Question: Why is it a mistake?
Answer: In this game, White clearly had great intentions with his move - to control the c-file and possibly to attack the black king. However, he forgot to do step #4 and thus forgot about Black's bishop on h6 that can easily capture his rook.
VISUALIZE the move before you play it. Meaning BEFORE you touch the piece - make sure to visualize what can happen afterward.In order to avoid blundering, there is a list of basic questions that you need to respond to:
- #1 Is the square where I plan to move my piece is safe. Some players like to do this as the last-minute control while they are holding the piece in the air. However, this is a mistake. When a player's hand is in the air holding a piece, it can easily block player's vi opponent's piece.
- #2 Was I to play this move, is there a way my opponent can take advantage of it?
- #3 Does my opponent's king have a free square to go to? This question is only necessary to ask, when we have material advantage and our opponent has no pieces or limited amount of pieces on the board.
Position 4: White played 28.Na5??
Question: Why is it a mistake?
Answer: This move is also very logical - it makes a fork on Black's rook. However, one needs to visualize the move before and respond the the questions. Was White to ask question #1 (Is the square where I plan to move my piece safe?), he would quickly realize that the Black queen on the kingside controls the square from a distance.
As you can see, the first strategy in avoiding blundering consists of the awareness of your opponent’s move. I wish I could stress it more because from my coaching experience, I see that this step is truly crucial. Therefore, MAKE SURE to acknowledge your opponent's move.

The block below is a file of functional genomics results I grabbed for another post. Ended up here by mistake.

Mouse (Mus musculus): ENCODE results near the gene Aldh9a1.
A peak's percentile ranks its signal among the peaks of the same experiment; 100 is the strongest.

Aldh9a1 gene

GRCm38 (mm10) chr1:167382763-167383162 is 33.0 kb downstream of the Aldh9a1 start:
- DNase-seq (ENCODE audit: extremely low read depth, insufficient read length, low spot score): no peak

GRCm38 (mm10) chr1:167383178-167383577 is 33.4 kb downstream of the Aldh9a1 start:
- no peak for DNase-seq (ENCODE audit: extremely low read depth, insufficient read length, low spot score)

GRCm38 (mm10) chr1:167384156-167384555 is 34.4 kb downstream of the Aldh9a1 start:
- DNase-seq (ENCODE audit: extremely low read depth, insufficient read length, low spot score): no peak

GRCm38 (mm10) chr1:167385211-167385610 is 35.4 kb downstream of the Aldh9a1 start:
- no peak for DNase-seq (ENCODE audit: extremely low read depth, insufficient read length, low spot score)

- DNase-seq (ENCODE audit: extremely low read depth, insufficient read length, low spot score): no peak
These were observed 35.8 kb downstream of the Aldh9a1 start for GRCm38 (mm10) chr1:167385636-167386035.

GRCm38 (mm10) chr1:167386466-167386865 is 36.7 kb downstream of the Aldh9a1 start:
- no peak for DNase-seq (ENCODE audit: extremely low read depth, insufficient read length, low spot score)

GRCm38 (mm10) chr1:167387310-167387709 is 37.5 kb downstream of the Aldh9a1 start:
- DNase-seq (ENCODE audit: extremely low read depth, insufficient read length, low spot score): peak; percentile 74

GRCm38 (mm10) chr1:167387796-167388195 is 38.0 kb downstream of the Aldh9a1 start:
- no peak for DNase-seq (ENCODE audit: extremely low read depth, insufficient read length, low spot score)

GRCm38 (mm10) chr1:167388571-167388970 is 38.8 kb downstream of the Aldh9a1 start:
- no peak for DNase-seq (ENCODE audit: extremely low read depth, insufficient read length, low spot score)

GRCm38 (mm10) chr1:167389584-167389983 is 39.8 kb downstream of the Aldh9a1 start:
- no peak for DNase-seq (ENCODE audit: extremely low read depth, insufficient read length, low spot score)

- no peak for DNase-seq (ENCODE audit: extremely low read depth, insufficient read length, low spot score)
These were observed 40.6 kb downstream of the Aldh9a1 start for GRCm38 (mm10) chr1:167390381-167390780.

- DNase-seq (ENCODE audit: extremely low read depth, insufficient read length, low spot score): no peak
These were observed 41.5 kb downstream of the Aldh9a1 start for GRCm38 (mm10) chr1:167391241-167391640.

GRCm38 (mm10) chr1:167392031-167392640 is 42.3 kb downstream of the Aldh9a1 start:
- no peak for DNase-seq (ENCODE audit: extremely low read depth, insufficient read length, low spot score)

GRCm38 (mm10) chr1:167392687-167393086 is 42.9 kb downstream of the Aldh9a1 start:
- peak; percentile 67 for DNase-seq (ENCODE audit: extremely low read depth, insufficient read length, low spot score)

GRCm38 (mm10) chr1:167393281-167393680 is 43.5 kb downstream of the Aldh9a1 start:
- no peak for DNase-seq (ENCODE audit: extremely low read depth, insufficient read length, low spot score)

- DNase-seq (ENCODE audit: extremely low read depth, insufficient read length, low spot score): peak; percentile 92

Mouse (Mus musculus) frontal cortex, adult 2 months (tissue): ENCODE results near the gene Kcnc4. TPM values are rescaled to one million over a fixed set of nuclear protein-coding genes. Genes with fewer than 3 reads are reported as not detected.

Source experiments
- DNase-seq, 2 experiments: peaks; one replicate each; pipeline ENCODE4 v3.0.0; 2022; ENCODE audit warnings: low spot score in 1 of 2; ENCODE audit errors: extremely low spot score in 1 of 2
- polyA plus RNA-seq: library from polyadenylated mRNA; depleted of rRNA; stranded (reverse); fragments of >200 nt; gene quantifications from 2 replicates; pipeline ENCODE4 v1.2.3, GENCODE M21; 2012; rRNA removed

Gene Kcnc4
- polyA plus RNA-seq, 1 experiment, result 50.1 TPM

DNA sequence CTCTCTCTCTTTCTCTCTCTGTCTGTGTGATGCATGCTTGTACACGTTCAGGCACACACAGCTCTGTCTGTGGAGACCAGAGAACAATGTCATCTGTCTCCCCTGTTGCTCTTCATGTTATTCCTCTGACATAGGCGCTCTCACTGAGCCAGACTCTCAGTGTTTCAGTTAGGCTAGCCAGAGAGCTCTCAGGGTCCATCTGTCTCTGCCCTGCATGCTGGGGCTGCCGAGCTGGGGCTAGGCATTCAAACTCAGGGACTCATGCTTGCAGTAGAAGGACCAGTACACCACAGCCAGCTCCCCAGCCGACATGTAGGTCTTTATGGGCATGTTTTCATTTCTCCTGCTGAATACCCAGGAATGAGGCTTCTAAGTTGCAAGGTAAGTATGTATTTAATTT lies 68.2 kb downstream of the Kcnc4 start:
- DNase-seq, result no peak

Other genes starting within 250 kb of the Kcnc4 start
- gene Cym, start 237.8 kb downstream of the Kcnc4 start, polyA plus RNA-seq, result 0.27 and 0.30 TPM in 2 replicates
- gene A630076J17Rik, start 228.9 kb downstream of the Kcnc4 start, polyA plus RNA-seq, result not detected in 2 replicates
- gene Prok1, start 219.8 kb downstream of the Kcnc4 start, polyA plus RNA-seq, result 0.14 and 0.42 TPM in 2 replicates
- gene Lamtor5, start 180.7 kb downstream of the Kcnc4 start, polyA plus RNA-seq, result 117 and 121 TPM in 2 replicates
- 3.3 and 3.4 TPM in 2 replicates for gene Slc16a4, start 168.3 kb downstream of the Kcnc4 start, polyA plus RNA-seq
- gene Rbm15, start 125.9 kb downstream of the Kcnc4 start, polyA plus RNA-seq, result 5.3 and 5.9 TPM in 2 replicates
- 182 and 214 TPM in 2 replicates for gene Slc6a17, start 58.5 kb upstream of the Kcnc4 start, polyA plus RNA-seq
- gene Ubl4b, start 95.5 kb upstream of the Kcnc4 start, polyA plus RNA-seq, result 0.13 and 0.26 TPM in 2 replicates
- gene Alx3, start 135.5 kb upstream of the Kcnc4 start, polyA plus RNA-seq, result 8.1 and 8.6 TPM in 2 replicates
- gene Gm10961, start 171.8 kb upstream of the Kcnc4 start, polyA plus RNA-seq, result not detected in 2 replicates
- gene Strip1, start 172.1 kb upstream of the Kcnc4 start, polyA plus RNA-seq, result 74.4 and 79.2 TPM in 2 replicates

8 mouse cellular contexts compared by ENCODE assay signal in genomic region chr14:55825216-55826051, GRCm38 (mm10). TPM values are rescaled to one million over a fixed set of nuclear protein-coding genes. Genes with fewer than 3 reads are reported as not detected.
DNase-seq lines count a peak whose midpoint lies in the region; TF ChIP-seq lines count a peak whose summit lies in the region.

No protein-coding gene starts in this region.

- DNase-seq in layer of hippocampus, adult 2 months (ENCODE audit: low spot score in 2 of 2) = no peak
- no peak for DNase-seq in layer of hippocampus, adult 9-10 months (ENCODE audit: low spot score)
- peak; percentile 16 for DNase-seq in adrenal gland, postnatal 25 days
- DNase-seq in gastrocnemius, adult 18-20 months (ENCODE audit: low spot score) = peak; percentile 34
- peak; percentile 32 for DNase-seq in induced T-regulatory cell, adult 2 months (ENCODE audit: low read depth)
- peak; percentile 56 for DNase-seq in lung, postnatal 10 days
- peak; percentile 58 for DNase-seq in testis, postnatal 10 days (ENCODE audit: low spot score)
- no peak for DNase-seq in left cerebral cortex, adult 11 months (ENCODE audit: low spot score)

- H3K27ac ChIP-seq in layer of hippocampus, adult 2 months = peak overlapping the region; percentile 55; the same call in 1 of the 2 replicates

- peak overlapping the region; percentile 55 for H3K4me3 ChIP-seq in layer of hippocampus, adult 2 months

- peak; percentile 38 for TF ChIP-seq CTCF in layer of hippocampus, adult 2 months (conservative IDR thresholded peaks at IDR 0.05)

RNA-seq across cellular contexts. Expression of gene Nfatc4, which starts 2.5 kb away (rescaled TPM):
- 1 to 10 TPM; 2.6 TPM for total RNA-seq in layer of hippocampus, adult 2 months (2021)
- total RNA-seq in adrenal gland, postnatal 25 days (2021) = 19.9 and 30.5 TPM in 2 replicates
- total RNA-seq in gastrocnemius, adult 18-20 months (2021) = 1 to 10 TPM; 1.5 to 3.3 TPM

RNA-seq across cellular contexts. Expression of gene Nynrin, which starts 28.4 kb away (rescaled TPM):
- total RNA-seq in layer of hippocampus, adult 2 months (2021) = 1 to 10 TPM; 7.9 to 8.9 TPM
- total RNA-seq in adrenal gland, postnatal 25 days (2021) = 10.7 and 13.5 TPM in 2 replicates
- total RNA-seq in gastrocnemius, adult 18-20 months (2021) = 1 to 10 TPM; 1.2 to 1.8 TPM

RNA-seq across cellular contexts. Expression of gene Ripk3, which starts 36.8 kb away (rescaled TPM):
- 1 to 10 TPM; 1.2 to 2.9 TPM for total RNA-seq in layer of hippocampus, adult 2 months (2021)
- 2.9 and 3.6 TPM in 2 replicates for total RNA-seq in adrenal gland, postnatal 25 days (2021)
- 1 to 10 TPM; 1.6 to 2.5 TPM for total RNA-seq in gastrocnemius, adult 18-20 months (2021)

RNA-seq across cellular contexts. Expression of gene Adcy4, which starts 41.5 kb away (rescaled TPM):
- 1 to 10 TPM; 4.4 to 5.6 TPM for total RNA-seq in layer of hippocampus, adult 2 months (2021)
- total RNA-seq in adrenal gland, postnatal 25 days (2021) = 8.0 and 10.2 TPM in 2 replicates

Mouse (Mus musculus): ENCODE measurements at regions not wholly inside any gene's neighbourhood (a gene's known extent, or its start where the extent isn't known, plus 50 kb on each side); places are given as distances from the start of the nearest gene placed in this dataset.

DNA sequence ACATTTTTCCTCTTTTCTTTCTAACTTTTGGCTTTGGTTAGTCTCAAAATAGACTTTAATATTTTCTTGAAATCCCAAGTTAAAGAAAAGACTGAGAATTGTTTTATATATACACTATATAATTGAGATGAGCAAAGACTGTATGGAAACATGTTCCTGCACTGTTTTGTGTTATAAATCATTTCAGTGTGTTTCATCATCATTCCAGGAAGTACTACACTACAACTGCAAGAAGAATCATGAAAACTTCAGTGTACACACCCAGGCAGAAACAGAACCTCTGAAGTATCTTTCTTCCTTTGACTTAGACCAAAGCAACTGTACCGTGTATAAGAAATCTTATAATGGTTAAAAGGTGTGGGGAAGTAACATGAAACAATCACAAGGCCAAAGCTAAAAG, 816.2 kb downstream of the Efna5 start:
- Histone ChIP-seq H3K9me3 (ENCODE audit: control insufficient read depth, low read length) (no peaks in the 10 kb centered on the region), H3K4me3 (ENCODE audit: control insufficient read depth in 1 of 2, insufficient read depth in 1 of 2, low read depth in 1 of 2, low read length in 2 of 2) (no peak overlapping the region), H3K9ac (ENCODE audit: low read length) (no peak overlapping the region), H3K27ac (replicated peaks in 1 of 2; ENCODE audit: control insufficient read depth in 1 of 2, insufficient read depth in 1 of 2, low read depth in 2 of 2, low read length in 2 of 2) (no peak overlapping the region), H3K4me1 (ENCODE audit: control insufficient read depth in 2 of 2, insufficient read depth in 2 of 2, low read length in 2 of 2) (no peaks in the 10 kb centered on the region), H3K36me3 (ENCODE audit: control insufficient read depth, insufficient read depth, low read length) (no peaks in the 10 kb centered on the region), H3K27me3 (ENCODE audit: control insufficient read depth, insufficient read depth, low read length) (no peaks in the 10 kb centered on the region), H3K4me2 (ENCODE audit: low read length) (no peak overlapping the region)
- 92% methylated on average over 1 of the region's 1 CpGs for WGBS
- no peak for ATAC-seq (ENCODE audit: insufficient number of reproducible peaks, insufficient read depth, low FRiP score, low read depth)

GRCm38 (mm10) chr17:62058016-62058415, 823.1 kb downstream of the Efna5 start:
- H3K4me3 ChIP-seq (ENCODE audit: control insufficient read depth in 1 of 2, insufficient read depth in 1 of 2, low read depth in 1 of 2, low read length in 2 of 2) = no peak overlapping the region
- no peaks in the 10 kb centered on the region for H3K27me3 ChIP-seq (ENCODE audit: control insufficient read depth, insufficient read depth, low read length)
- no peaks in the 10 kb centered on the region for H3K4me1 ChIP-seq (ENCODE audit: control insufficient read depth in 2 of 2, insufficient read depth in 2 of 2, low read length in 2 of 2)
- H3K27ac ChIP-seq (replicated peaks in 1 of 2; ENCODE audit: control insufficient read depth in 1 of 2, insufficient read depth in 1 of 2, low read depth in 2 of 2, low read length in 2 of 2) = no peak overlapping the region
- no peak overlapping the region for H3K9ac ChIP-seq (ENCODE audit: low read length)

Secondly, do not touch the piece you wish to play with. That may seem unreasonable, but I mean it for just a while. Try to visualize the move on the board first and respond to the basic questions. Remember, you don’t want to drop a piece on the spot. Even if you realize that your move is incorrect, if you touch the piece you are required to move it according to the FIDE touch rule.
Lastly, it is important to answer the basic questions regarding your own candidate move. I know this may be a lot of questions and a lot of hassle to keep finding responses to them move after move after move. It is tiring, difficult, and repetitive. However, it is also the way to acquire a habit of making a blunder-free move choice. It is the only road to success.
Good luck in your games!
Tips For Coaches:
- Make sure your pupils never forget to look at the last move their opponent made. Players tend to focus on their own attacking chances, threats, and plans, while often ignoring opponent's threats and attacks. This is dangerous. Before your students even consider any of their moves, make sure they acknowledge their opponent’s move.
- Teach your students the habit of visualizing their move before making it and, most importantly, even before touching it. Sooner they start learning it, easier it will be for them to acquire the habit.
- The question-asking and answering process does not have to be boring. Make it engaging! It can be tought in a funny way. Try to make jokes with your students asking them about the “sneaky bishop and his plans,” the “tricky opponent move and the hidden ideas behind” and so on. It can be an adventure to uncover the threats and tricks.
Thoughts? Leave a response below! I will be glad to learn from your insights and answer your questions.